Drew Hinshaw, Islamist Faces Trial for Destruction of World Heritage Monuments in Timbuktu, Wall St. J. (Sept. 30, 2015, 2:59 PM), http://www.wsj.com/articles/islamist-stands-trial-for-destruction-of-world-heritage-monuments-1443625012.
 Marlise Simons, Global Court Takes Up Case of Cultural Crimes in Mali, N.Y. Times (Sept. 30, 2015), http://www.nytimes.com/2015/10/01/world/africa/global-court-takes-up-case-of-cultural-crimes-in-mali.html.
 David Smith, Alleged Militant Appears at The Hague Charged with Cultural Destruction in Mali, Guardian (Sept. 30, 2015, 11:29 PM), http://www.theguardian.com/law/2015/sep/30/ahmad-al-faqi-al-mahdi-the-hague-international-criminal-court-mali-timbuktu [http://perma.cc/J3G3-PXJX].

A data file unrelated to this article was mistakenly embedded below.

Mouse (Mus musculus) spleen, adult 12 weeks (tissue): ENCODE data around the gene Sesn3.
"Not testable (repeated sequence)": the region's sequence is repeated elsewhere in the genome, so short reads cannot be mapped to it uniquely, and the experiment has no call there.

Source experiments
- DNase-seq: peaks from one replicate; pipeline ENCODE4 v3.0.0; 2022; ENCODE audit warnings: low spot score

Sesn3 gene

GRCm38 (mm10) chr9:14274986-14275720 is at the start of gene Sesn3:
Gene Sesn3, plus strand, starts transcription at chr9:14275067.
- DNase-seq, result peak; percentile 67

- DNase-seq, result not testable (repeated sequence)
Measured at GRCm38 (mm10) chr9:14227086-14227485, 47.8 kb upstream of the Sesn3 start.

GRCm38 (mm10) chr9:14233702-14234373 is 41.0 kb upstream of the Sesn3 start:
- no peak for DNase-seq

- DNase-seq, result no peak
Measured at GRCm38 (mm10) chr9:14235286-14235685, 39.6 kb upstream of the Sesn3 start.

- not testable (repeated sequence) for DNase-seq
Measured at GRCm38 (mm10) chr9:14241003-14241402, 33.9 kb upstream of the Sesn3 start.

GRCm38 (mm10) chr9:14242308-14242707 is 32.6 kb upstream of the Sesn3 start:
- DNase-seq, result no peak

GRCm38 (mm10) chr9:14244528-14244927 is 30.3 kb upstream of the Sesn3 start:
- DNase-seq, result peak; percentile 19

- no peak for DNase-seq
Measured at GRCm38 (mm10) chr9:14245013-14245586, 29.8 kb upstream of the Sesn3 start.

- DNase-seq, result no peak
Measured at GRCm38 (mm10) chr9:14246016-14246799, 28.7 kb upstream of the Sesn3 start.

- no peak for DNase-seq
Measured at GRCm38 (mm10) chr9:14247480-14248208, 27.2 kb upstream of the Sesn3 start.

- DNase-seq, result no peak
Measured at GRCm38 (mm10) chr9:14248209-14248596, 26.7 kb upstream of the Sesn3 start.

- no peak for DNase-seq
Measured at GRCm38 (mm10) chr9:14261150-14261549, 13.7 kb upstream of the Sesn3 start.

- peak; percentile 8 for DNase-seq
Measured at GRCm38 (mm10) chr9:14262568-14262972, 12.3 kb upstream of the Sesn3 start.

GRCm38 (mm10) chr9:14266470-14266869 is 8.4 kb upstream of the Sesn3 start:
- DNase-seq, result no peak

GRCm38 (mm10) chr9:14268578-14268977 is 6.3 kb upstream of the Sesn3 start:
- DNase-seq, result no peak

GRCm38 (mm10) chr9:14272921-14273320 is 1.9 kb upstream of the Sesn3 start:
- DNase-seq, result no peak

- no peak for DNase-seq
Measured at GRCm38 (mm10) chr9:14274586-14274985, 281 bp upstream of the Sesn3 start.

See Whiting, supra note 2 (arguing that, because the ICC has only the resources to prosecute a few cases, it chooses its cases strategically, often focusing on a particular type of crime to draw attention to it).
 Press Release, U.N. Educational, Scientific and Cultural Organization (July 3, 2015) (quoting joint statement of Irina Bokova, Director-General of UNESCO, and Abdulaziz Othman Altwaijri, Director-General of the U.N. Islamic Educational, Scientific, and Cultural Organization (Morocco), available at http://www.unesco.org/new/en/unesco/about-us/who-we-are/director-general/singleview-dg/news/destruction_of_hatra_marks_a_turning_point_in_the_cultural_cleansing_underway_in_iraq_say_heads_of_unesco_and_isesco [http://perma.cc/RQQ4-6N88].
 See Beauchamp, supra note 4.
 Steven Davy, They were destroyed by the Taliban. But now the giant Buddha statues of Bamiyan have returned with 3-D light projection, Pub. Radio Int’l, June 11, 2015, http://www.pri.org/stories/2015-06-11/they-were-destroyed-taliban-now-giant-buddha-statues-bamiyan-have-returned-3-d [http://perma.cc/XR6U-X42D].
 See Yaron Gottlieb, Criminalizing Destruction of Cultural Property: A Proposal for Defining New Crimes under the Rome Statute of the ICC, 23 Penn St. Int'l L. Rev. 857, 859 (2005).